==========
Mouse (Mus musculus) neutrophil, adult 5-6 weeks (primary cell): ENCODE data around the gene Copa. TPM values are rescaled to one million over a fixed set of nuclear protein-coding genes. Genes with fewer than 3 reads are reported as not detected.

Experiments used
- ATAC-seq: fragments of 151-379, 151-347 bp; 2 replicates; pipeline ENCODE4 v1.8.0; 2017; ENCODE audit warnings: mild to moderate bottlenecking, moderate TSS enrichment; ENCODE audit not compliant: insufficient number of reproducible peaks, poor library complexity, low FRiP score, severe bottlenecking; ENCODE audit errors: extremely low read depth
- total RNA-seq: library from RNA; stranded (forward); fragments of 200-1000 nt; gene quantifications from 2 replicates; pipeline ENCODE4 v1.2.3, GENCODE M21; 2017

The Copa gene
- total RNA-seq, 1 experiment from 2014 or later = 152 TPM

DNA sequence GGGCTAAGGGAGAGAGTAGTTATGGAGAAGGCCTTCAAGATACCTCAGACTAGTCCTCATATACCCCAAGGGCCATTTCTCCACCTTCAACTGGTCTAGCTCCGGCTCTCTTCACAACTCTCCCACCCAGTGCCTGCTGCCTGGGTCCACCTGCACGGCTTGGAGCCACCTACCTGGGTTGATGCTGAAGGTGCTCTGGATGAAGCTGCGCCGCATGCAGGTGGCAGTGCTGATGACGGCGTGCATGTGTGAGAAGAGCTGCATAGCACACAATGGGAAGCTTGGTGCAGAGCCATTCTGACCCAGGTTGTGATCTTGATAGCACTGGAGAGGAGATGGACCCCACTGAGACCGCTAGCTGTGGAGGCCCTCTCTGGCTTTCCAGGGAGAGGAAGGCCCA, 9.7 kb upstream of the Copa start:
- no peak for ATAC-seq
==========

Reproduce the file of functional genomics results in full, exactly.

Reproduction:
Mouse (Mus musculus) neutrophil, adult 5-6 weeks (primary cell): ENCODE data around the gene Copa. TPM values are rescaled to one million over a fixed set of nuclear protein-coding genes. Genes with fewer than 3 reads are reported as not detected.

Experiments used
- ATAC-seq: fragments of 151-379, 151-347 bp; 2 replicates; pipeline ENCODE4 v1.8.0; 2017; ENCODE audit warnings: mild to moderate bottlenecking, moderate TSS enrichment; ENCODE audit not compliant: insufficient number of reproducible peaks, poor library complexity, low FRiP score, severe bottlenecking; ENCODE audit errors: extremely low read depth
- total RNA-seq: library from RNA; stranded (forward); fragments of 200-1000 nt; gene quantifications from 2 replicates; pipeline ENCODE4 v1.2.3, GENCODE M21; 2017

The Copa gene
- total RNA-seq, 1 experiment from 2014 or later = 152 TPM

DNA sequence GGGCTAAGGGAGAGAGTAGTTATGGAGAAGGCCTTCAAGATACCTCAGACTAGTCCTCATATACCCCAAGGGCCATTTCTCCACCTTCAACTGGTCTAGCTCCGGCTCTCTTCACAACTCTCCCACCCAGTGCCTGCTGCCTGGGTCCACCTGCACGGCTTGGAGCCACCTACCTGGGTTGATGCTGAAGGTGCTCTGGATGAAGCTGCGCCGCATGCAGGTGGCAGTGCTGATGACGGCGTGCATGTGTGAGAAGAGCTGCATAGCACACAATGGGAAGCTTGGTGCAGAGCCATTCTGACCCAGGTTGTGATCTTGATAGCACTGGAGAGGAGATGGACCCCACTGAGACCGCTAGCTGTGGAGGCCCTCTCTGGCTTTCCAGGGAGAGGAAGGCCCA, 9.7 kb upstream of the Copa start:
- no peak for ATAC-seq